MEETING HELD AT THE KING’S HEAD HOTEL, SHEFFIELD,
ON FRIDAY, JUNE 3rd, 1904
Mr. A. Rogers in the Chair.
The following papers were read and discussed:—
Requisites of Water Hardening.
by A. W. Rogers, F.C.S.
The attention of the early brewing experts was gradually drawn to the quality of brewing water, and a controversy arose as to whether hard or soft waters were the better for ale brewing. A writer at the end of the 18th century advised soft waters for stock ales on the ground that they gave greater fulness and body. The high alcohol percentage in the strong beers of those days, no doubt, preserved the soft water beer which had not been robbed of body-forming nitrogenous matters by the presence in the brewing water of lime and magnesia salts and other mineral matter. As the demand arose for less alcoholic beers, the brewer gradually learned that these same lime and magnesia compounds were essential to give a keeping property and render a brilliancy to his ales. Burton waters seemed to have these salts ready dissolved by Nature, and as the resulting beers brewed therefrom were good, other brewers dissolved these minerals in their softer waters with remarkable results.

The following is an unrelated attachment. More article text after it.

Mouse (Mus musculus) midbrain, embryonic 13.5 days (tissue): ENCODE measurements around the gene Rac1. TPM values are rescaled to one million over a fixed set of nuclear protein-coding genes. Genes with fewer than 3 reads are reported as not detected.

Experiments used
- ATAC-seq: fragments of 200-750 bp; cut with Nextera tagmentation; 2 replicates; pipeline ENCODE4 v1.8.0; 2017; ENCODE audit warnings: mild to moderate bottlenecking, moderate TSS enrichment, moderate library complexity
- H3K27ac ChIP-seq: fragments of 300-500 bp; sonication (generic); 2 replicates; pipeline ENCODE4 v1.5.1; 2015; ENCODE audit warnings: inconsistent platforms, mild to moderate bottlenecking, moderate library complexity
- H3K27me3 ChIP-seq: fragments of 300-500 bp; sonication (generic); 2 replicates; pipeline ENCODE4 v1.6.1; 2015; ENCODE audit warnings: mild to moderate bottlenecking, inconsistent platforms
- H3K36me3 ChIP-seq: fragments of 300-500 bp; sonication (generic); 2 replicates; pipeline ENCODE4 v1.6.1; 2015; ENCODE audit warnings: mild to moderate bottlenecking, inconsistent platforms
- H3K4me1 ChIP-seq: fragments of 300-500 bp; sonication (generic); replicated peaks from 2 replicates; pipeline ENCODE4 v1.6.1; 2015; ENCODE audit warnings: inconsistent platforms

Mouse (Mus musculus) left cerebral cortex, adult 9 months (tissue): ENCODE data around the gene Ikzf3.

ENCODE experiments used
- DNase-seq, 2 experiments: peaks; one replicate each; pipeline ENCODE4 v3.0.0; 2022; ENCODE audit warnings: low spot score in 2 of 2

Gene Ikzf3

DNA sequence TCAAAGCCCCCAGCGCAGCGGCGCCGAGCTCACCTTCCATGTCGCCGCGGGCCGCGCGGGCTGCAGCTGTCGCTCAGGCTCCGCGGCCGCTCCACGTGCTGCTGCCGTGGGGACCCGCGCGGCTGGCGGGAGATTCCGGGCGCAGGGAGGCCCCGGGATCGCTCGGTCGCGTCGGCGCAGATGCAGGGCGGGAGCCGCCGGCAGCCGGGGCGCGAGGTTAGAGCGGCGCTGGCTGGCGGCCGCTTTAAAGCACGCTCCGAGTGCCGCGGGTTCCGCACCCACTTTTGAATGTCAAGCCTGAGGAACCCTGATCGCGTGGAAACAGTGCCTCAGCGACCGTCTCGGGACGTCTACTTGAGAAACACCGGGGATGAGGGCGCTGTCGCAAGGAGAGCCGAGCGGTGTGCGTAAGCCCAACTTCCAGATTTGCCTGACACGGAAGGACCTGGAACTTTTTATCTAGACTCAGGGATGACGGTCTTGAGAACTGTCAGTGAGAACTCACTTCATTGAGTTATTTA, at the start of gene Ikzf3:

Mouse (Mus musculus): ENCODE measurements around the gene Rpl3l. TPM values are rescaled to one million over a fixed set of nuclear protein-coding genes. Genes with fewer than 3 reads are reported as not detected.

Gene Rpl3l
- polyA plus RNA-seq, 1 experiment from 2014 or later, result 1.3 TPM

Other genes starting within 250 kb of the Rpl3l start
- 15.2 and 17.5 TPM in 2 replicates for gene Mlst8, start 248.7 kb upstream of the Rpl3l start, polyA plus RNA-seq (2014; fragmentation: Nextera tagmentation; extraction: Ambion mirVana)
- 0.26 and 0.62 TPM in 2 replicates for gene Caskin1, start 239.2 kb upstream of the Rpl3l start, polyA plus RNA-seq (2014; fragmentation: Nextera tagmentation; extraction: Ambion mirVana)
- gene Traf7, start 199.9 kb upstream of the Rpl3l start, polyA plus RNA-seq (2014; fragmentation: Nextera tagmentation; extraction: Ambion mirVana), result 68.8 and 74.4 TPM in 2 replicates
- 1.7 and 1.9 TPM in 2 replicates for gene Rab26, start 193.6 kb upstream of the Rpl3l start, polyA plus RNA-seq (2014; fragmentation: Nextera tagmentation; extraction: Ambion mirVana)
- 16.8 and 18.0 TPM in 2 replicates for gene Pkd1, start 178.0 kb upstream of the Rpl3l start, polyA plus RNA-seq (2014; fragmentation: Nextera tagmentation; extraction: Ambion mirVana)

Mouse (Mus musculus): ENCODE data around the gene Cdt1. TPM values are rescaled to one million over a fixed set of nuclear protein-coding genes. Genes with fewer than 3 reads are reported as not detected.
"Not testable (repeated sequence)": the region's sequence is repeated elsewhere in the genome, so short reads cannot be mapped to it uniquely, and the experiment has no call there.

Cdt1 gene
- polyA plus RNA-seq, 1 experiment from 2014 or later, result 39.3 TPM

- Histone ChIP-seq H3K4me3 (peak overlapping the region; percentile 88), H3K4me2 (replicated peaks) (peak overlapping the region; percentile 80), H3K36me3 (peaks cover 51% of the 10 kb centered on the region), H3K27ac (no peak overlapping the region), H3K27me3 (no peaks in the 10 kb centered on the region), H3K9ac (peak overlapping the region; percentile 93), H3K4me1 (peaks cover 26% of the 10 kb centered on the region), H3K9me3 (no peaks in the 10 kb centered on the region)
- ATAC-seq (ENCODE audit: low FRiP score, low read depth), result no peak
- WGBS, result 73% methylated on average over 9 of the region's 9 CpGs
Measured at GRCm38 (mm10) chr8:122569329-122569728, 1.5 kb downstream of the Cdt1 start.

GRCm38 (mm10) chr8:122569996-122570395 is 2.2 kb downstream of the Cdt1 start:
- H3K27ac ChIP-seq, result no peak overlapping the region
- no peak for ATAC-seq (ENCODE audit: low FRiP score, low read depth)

Taking the typical standard water for pale ales to be composed of dissolved minerals as follows:—
These constituents are added according to deficiency in the original well water as indicated by analysis.
Gypsum is difficult to dissolve, but if magnesium sulphate is previously added to the water, the lime salt is more readily taken up; both magnesium sulphate and magnesium chloride seem to have the property of assisting the solutions of calcium sulphate. If magnesium sulphate already exists in too large a quantity, its proportion can be reduced by addition of calcium chloride. When the magnesium salts are in too high proportion the resulting beers are liable to fret.
For mild ales, gypsum and kainite, which last is rich in chloride, can be added to the brewing water with benefit. Of course, these salts should be added to sparging water as well as to the mashing liquor.
The salts should not be added to the grist case.
Waters containing troublesome nitrates are improved by boiling with sulphurous acid solution previous to use.